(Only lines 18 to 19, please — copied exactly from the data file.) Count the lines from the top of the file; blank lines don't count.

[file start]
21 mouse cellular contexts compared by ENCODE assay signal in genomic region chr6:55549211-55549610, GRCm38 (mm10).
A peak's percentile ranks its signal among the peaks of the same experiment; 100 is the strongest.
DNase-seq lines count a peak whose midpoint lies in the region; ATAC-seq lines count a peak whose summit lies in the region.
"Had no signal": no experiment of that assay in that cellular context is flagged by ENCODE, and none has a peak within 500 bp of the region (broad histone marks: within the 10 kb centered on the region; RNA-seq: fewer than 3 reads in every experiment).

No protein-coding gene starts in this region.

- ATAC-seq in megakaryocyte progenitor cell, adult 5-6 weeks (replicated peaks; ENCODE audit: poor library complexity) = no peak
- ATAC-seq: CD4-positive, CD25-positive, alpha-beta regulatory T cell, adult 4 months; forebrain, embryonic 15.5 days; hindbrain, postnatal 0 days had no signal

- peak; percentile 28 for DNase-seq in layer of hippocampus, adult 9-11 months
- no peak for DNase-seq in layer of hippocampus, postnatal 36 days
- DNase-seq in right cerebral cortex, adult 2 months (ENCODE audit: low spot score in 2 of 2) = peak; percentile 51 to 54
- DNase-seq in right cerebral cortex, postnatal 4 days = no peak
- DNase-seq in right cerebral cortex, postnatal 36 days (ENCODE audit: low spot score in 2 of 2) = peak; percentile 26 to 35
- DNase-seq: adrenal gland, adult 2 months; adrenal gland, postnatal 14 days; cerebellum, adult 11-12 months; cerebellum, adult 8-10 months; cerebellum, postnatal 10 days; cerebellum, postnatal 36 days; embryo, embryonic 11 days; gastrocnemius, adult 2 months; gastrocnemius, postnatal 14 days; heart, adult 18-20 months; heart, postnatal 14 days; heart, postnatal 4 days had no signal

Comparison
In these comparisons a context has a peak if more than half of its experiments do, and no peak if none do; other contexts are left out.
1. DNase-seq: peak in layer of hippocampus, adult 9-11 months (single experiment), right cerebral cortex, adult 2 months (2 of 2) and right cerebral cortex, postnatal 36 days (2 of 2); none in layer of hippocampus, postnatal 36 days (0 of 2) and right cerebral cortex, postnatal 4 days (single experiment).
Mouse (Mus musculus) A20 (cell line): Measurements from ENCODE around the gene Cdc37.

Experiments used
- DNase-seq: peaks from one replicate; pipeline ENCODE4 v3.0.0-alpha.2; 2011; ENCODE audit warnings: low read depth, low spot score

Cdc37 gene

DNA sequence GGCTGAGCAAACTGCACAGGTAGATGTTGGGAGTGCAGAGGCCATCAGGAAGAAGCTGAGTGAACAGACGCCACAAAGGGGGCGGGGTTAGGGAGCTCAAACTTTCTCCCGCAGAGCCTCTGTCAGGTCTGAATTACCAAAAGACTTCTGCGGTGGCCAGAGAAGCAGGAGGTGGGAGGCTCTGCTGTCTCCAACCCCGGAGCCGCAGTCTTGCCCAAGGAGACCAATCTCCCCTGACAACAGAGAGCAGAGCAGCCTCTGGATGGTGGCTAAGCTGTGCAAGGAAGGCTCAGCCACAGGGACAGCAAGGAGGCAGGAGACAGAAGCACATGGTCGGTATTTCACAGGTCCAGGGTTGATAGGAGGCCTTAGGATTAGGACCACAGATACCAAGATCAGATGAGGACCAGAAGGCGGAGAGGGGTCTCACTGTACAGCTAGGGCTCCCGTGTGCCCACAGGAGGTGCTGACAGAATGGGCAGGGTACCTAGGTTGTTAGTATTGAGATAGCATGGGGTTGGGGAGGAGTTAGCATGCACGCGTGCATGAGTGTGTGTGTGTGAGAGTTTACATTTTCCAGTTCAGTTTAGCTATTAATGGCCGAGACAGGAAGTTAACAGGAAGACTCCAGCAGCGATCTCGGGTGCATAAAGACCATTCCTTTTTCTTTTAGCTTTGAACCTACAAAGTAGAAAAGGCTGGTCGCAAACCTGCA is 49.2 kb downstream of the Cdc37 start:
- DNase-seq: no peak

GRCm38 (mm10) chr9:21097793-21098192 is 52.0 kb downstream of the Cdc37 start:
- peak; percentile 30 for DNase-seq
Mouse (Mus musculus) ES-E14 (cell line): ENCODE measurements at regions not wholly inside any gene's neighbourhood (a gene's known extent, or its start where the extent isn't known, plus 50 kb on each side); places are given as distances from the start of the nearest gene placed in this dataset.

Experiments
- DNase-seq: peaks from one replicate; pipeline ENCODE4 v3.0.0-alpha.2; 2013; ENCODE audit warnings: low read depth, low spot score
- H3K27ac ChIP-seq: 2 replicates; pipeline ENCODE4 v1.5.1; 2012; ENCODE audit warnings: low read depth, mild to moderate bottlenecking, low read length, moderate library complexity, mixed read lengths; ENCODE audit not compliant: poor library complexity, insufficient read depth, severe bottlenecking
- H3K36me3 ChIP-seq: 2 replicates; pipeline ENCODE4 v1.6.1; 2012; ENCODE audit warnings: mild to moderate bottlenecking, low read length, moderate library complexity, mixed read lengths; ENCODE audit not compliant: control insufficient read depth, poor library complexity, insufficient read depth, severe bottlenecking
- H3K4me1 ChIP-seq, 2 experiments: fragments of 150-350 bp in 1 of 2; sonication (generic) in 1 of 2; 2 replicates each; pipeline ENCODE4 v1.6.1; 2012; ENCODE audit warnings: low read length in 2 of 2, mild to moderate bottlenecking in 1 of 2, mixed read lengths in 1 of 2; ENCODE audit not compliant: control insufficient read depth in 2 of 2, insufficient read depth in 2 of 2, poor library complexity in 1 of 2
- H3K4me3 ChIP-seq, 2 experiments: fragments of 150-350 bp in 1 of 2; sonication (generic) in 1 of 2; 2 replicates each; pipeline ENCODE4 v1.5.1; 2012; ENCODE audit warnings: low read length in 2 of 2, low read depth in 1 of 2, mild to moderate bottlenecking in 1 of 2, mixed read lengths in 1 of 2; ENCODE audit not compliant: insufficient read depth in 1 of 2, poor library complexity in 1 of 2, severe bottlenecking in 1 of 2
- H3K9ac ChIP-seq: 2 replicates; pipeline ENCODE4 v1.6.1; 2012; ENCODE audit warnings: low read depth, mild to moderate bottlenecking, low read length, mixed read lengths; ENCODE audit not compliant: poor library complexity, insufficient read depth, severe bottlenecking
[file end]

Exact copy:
Experiments used
- DNase-seq: peaks from one replicate; pipeline ENCODE4 v3.0.0-alpha.2; 2011; ENCODE audit warnings: low read depth, low spot score